timberland hoodie fitness centers see more complaints in 2017
TRAVERSE CITY Gym memberships are the crux of many a New Year’s resolution, but you might want to check the fine print first.
Michigan Attorney General Bill Schuette is urging caution this month after 2017 brought a rash of new complaints about gyms, health clubs and fitness centers across the state.
Last year, 595 complaints were filed with the state’s Department of Attorney General, compared to just 84 in 2016. The jump spurred the department to create Lose Weight, Not Money, a consumer alert, to spread awareness of predatory practices.
“(When we receive a complaint), we help consumers try to solve a problem as quickly and easily as they can,” said Deputy Press Secretary Megan Hawthorne. “That’s always our goal, to prevent a bad situation.”
About half of 2017’s complaints were lodged against Family Fitness, a western Michigan chain that, since July, has been subject of a class action lawsuit led by Schuette. Complaints against other gyms, the department says, focus on discrepancies between employee promises and membership contracts, aggressive sales tactics and confusing or expensive cancellation processes.
Local gyms say future members should be sure before they commit or start with a month to month contract.
“I think people try to get out of (their contracts) because they change their mind,” said Jenny Olds, a manager at Traverse City’s Battle Fitness. “And it goes both ways some gyms can be shady, too. I’ve seen gyms where you get a great introductory rate, and then it goes up and they charge your card. I can see where consumers are coming from.”
Battle Fitness relies on more straightforward methods to draw customers, Olds said.
“We don’t do any hidden fees being local, our face is here and plastered on our building. We want to keep a good reputation,” she said. “Something I like to do when I’m doing a new membership (is) run over the key points. We rarely get complaints.”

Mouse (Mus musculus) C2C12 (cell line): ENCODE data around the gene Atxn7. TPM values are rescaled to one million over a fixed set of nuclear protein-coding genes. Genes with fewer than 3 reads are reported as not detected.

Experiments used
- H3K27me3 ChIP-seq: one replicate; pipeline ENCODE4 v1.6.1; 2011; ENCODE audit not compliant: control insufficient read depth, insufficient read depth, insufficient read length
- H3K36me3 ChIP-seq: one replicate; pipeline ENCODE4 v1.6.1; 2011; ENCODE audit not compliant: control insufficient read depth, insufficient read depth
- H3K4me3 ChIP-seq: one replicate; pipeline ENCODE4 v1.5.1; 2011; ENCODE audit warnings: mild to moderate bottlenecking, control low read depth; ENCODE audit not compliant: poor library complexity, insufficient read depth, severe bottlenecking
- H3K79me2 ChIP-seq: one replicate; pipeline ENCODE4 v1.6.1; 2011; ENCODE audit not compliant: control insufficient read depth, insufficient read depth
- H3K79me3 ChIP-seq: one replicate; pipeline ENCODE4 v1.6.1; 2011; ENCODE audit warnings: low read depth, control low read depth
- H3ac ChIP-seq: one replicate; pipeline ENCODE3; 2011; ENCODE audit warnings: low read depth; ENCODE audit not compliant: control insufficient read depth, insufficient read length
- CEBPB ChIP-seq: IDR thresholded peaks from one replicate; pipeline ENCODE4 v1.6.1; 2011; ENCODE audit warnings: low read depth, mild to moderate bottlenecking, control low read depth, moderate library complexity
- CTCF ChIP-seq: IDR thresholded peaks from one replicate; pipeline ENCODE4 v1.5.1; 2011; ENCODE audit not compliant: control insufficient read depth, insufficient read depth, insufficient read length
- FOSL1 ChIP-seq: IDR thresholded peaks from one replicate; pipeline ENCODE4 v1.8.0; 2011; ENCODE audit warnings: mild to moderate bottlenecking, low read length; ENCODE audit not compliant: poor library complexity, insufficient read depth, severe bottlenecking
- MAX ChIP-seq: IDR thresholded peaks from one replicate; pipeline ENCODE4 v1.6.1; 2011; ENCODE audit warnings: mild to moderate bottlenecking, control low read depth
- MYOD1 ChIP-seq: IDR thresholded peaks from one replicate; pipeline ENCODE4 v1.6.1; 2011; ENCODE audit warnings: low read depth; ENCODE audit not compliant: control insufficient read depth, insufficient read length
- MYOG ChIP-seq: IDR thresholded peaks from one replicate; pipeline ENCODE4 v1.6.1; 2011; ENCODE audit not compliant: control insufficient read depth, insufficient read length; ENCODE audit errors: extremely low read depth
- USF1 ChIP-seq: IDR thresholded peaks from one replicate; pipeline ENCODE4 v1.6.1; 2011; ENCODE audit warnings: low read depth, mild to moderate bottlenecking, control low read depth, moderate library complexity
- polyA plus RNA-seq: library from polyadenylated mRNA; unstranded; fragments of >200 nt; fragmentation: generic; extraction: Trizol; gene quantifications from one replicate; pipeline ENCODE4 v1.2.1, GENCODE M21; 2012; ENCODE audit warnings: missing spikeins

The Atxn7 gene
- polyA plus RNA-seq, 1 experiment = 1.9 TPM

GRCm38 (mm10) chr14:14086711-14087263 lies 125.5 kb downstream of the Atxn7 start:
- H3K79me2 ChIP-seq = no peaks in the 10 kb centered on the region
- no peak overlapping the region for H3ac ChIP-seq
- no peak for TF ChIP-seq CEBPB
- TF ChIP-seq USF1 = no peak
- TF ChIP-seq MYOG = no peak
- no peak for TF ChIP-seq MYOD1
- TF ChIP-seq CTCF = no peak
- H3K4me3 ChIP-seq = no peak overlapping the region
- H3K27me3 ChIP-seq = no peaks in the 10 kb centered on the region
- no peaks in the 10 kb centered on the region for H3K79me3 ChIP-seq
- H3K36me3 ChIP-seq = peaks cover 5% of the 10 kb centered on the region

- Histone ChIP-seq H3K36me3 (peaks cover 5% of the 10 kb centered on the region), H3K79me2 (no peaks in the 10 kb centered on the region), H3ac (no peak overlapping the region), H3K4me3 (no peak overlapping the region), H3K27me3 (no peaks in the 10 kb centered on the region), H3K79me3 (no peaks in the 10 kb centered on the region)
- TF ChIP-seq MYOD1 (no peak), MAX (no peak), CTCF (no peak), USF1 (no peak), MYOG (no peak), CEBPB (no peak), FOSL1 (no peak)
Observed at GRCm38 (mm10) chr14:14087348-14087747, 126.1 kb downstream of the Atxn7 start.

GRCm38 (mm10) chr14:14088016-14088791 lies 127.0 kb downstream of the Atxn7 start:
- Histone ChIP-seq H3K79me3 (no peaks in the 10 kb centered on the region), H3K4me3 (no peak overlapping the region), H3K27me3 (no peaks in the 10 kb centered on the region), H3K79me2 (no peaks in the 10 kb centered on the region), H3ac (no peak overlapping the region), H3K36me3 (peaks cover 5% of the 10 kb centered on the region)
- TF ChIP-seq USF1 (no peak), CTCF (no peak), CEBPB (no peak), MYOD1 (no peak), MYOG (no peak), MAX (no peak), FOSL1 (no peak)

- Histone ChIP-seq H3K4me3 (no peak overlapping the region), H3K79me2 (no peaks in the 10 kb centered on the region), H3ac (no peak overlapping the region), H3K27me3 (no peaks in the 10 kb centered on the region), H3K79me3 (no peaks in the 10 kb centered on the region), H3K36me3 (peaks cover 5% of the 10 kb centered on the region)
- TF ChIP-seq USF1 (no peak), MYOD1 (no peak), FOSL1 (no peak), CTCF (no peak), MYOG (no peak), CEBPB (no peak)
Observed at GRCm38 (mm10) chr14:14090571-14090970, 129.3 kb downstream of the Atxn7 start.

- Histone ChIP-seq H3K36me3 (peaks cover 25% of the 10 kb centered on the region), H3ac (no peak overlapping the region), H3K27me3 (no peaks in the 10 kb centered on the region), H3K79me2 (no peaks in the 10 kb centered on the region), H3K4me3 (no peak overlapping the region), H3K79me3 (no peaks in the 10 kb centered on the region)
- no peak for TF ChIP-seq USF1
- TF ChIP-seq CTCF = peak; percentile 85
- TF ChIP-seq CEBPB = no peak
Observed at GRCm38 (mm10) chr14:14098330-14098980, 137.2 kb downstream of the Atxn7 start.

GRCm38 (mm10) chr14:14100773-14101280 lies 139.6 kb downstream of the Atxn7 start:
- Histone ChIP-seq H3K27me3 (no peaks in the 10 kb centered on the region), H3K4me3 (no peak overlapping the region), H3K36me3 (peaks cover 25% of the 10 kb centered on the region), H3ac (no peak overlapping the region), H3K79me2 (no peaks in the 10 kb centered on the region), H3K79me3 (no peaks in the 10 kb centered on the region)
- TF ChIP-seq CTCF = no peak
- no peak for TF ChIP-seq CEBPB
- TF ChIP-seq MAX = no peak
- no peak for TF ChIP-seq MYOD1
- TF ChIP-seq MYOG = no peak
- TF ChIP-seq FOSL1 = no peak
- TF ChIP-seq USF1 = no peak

A member’s rate won’t change during the course of a membership, Olds said, and introductory prices last through the full 12 and 24 month membership options.
The only added charge Battle Fitness members see is a one time $15 club enhancement fee, which goes toward new equipment.
“(Members are) able to kind of vote on the new pieces of equipment, too,
” Olds said. “So they get a say.”
Cancelling a membership early comes with a $50 charge.
“And you should have a reason if you’re moving, show proof of an address change; a doctor’s note,”Olds said.
Traverse City’s Anytime Fitness takes a similar approach.
“We have a 12 month contract and an 18 month contract, and we do month to month for those who don’t want a contract,” said manager John Allen.
The gym’s contracts are easy to navigate, he added, and members are made aware of the $50 cancellation fee before signing.
“If they’re in the military or moving, or having financial issues and they come in and talk with us beforehand, we usually will work with them,” Allen said.
The gym hasn’t received any complaints so far this year, he added.
“The reason we do contracts is to give (members) some accountability on their end to stick with it,” Allen said. “I haven’t seen much hesitation.”
Other gyms and health clubs offer a class by class structure which some, like Bodies in Motion owner Cheryl Send, say is easier for consumers and their instructors.
“I have taught before at gyms and they kind of turn me off,” she said. “I wanted to start something a little bit different, as far as working out.”
Send’s studio, at 10660 E. Carter Road, specializes in dance based workouts like Zumba and cardio drumming, and rents its space to different instructors. Each instructor sets their own schedule and class by class rate.
Those who want more of a commitment and to try a few new things have options, too.
“I do offer a coupon book,” Send said. “It’s $50 and you can use those coupons to try any class.”
Trigger Boxing Gym, which offers classes for children and adults, runs its martial arts classes on a session by session basis as well.
“There’s no contracts for what we do,” said owner Bill Bustance. “They sign a release, of course, and we have deals if you buy six sessions at once.”
Under Trigger’s policy, there is no charge for sessions cancelled at least 24 hours in advance. A normal session fee is charged for no shows and sessions cancelled within 24 hours.